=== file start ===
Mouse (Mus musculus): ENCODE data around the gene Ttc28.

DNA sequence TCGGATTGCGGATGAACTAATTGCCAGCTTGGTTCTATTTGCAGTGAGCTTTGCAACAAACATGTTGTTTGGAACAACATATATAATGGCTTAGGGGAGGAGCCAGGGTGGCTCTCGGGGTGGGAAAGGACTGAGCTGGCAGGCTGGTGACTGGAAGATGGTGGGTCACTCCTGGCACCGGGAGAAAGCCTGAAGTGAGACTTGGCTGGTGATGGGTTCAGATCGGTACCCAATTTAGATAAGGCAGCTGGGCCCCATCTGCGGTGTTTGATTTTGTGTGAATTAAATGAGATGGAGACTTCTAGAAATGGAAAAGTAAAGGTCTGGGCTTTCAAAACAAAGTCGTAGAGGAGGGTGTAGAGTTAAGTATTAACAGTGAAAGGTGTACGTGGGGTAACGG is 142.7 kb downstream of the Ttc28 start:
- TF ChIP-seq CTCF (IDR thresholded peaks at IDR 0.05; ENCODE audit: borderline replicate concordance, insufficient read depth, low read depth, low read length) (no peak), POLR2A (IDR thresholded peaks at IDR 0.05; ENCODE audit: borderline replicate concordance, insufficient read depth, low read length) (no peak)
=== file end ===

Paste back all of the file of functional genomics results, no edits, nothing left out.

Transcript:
Mouse (Mus musculus): ENCODE data around the gene Ttc28.

DNA sequence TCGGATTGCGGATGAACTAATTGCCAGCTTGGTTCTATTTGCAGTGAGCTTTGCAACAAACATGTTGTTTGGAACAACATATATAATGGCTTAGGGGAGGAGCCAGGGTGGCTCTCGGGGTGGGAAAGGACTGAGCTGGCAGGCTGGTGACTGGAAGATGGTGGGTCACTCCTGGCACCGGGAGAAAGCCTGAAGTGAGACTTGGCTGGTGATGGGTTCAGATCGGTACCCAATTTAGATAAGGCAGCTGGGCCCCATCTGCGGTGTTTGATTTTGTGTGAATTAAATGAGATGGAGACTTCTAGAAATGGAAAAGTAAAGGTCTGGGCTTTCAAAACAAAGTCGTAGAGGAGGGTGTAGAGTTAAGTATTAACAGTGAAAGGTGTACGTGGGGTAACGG is 142.7 kb downstream of the Ttc28 start:
- TF ChIP-seq CTCF (IDR thresholded peaks at IDR 0.05; ENCODE audit: borderline replicate concordance, insufficient read depth, low read depth, low read length) (no peak), POLR2A (IDR thresholded peaks at IDR 0.05; ENCODE audit: borderline replicate concordance, insufficient read depth, low read length) (no peak)